View details for DOI 10.1097/JHQ.0000000000000126
View details for PubMedID 29315151
- Ketamine-Induced Mania During Treatment for Complex Regional Pain Syndrome. Pain medicine (Malden, Mass.) 2017
TRIAD VIII: Nationwide Multicenter Evaluation to Determine Whether Patient Video Testimonials Can Safely Help Ensure Appropriate Critical Versus End-of-Life Care.
Journal of patient safety
End-of-life interventions should be predicated on consensus understanding of patient wishes. Written documents are not always understood; adding a video testimonial/message (VM) might improve clarity. Goals of this study were to (1) determine baseline rates of consensus in assigning code status and resuscitation decisions in critically ill scenarios and (2) determine whether adding a VM increases consensus.We randomly assigned 2 web-based survey links to 1366 faculty and resident physicians at institutions with graduate medical education programs in emergency medicine, family practice, and internal medicine. Each survey asked for code status interpretation of stand-alone Physician Orders for Life-Sustaining Treatment (POLST) and living will (LW) documents in 9 scenarios. Respondents assigned code status and resuscitation decisions to each scenario. For 1 of 2 surveys, a VM was included to help clarify patient wishes.Response rate was 54%, and most were male emergency physicians who lacked formal advanced planning document interpretation training. Consensus was not achievable for stand-alone POLST or LW documents (68%-78% noted "DNR"). Two of 9 scenarios attained consensus for code status (97%-98% responses) and treatment decisions (96%-99%). Adding a VM significantly changed code status responses by 9% to 62% (P ≤ 0.026) in 7 of 9 scenarios with 4 achieving consensus. Resuscitation responses changed by 7% to 57% (P ≤ 0.005) with 4 of 9 achieving consensus with VMs.For most scenarios, consensus was not attained for code status and resuscitation decisions with stand-alone LW and POLST documents. Adding VMs produced significant impacts toward achieving interpretive consensus.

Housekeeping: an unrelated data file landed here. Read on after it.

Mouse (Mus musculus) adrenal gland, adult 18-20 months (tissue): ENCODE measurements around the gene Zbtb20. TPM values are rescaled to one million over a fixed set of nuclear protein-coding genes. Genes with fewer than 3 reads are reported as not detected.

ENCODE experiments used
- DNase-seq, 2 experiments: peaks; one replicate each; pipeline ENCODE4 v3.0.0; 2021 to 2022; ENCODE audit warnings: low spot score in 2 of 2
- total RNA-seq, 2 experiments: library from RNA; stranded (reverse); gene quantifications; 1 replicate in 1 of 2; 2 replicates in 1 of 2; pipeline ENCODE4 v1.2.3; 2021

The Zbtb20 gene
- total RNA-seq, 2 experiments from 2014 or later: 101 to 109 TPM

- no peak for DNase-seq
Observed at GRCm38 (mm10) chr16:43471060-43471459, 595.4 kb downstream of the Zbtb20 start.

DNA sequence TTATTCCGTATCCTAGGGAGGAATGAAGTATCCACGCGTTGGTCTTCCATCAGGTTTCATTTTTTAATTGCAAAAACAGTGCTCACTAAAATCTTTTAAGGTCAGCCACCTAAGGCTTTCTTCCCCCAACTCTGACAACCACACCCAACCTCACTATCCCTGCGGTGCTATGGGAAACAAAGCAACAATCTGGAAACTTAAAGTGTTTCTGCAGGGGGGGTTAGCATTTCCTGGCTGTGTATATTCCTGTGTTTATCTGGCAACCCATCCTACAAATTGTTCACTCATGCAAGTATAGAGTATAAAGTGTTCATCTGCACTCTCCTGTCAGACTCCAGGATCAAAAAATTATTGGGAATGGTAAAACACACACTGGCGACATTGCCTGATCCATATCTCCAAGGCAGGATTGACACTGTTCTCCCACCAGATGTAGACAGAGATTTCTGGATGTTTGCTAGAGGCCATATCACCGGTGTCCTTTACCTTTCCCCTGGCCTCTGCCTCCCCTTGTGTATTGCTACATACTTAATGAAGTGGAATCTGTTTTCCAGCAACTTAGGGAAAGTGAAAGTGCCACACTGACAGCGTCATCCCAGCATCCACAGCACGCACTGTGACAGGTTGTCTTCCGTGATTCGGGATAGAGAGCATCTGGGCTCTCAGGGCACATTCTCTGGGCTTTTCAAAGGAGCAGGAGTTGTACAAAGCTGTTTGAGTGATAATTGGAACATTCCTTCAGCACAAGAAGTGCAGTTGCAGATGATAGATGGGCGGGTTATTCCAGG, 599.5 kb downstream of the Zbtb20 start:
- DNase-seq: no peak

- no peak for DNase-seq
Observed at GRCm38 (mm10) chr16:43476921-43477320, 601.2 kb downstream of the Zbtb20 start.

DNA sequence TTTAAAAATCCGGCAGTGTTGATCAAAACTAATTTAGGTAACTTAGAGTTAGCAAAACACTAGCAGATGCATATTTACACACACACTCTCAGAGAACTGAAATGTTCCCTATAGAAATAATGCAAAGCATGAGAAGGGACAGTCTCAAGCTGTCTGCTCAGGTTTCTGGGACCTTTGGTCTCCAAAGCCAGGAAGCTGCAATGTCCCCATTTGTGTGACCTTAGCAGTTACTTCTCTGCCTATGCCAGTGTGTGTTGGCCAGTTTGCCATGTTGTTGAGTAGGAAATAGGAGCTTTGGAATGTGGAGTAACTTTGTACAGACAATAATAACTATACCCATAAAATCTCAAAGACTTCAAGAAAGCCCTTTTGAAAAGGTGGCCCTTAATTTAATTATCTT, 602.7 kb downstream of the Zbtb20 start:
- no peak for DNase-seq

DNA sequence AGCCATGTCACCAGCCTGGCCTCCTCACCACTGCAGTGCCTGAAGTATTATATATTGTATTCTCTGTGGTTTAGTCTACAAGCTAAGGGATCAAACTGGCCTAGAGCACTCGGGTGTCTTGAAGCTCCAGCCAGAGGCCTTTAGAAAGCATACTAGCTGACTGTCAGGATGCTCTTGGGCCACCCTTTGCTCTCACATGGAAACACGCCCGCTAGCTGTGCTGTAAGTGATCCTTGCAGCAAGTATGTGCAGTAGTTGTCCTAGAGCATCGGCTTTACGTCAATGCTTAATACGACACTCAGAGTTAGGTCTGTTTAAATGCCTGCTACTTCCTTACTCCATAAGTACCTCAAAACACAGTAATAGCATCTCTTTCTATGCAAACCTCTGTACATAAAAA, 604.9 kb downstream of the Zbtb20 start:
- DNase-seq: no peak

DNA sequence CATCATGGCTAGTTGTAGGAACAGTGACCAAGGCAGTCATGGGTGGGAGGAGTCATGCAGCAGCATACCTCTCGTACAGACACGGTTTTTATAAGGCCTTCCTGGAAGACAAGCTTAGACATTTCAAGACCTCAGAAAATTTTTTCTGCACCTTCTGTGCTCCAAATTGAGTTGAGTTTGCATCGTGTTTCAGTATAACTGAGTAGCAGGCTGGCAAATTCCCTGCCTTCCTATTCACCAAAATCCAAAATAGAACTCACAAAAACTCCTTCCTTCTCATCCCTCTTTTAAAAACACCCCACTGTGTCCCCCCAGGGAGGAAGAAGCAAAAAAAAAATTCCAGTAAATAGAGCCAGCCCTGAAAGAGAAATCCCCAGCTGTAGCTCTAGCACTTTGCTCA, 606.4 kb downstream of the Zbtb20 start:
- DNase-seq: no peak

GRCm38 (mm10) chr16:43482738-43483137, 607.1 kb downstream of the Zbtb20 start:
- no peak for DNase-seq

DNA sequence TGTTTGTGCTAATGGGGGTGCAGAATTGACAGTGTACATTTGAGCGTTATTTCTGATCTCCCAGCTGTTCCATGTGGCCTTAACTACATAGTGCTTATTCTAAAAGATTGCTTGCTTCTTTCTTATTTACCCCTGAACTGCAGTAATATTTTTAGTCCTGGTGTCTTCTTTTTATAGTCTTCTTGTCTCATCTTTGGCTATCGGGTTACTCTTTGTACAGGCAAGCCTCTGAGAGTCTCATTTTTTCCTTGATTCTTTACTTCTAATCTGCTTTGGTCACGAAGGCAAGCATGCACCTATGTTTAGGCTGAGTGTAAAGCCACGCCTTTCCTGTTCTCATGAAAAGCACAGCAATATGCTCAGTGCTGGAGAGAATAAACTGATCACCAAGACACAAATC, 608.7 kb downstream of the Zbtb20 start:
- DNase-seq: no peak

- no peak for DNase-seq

View details for DOI 10.1097/PTS.0000000000000357
View details for PubMedID 28198722
A high value care curriculum for interns: a description of curricular design, implementation and housestaff feedback.
Postgraduate medical journal
Most residency programmes do not have a formal high value care curriculum. Our goal was to design and implement a multidisciplinary high value care curriculum specifically targeted at interns.Our curriculum was designed with multidisciplinary input from attendings, fellows and residents at Stanford. Curricular topics were inspired by the American Board of Internal Medicine's Choosing Wisely campaign, Alliance for Academic Internal Medicine, American College of Physicians and Society of Hospital Medicine. Our topics were as follows: introduction to value-based care; telemetry utilisation; lab ordering; optimal approach to thrombophilia work-ups and fresh frozen plasma use; optimal approach to palliative care referrals; antibiotic stewardship; and optimal approach to imaging for low back pain. Our curriculum was implemented at the Stanford Internal Medicine residency programme over the course of two academic years (2014 and 2015), during which 100 interns participated in our high value care curriculum. After each high value care session, interns were offered the opportunity to complete surveys regarding feedback on the curriculum, self-reported improvements in knowledge, skills and attitudinal module objectives, and quiz-based knowledge assessments.The overall survey response rate was 67.1%. Overall, the material was rated as highly useful on a 5-point Likert scale (mean 4.4, SD 0.6). On average, interns reported a significant improvement in their self-rated knowledge, skills and attitudes after the six seminars (mean improvement 1.6 points, SD 0.4 (95% CI 1.5 to 1.7), p<0.001).We successfully implemented a novel high value care curriculum that specifically targets intern physicians.
View details for DOI 10.1136/postgradmedj-2016-134617
View details for PubMedID 28663352
Integrating Mobile Fitness Trackers Into the Practice of Medicine.
American journal of lifestyle medicine
2017; 11 (1): 77–79
Mobile fitness trackers are increasingly used by patients as a means to become more involved in their own self-care; however, these devices measure disparate outcomes that may have equivocal relevance to true health status. It is vital for physicians to interpret both the quality and accuracy of the information that these trackers provide, and it is important to delineate which role, if any, these devices may serve in promoting quality patient care in the future. Potential benefits of mobile fitness trackers include the ability to motivate patients toward a healthier lifestyle, to develop a community of like-minded individuals seeking to improve their health, as well as to create an environment of sustainability and accountability for long-term promotion of health maintenance. However, limitations include the fact that mobile fitness trackers are not regulated by the Food and Drug Administration, that the employed metrics are not necessarily the best surrogates for true health status, and that the accuracy of measured endpoints has not yet been proven. As mobile fitness trackers both continue to rise in popularity and become increasingly sophisticated, physicians must be equipped to interpret and use this technology to better serve patients within an ever-changing, more technology-reliant health care system.
View details for DOI 10.1177/1559827615583643
View details for PubMedID 30202316
Prevalence and Financial Impact of Inappropriate Thrombophilia Testing in the Inpatient Hospital Setting: A Retrospective Analysis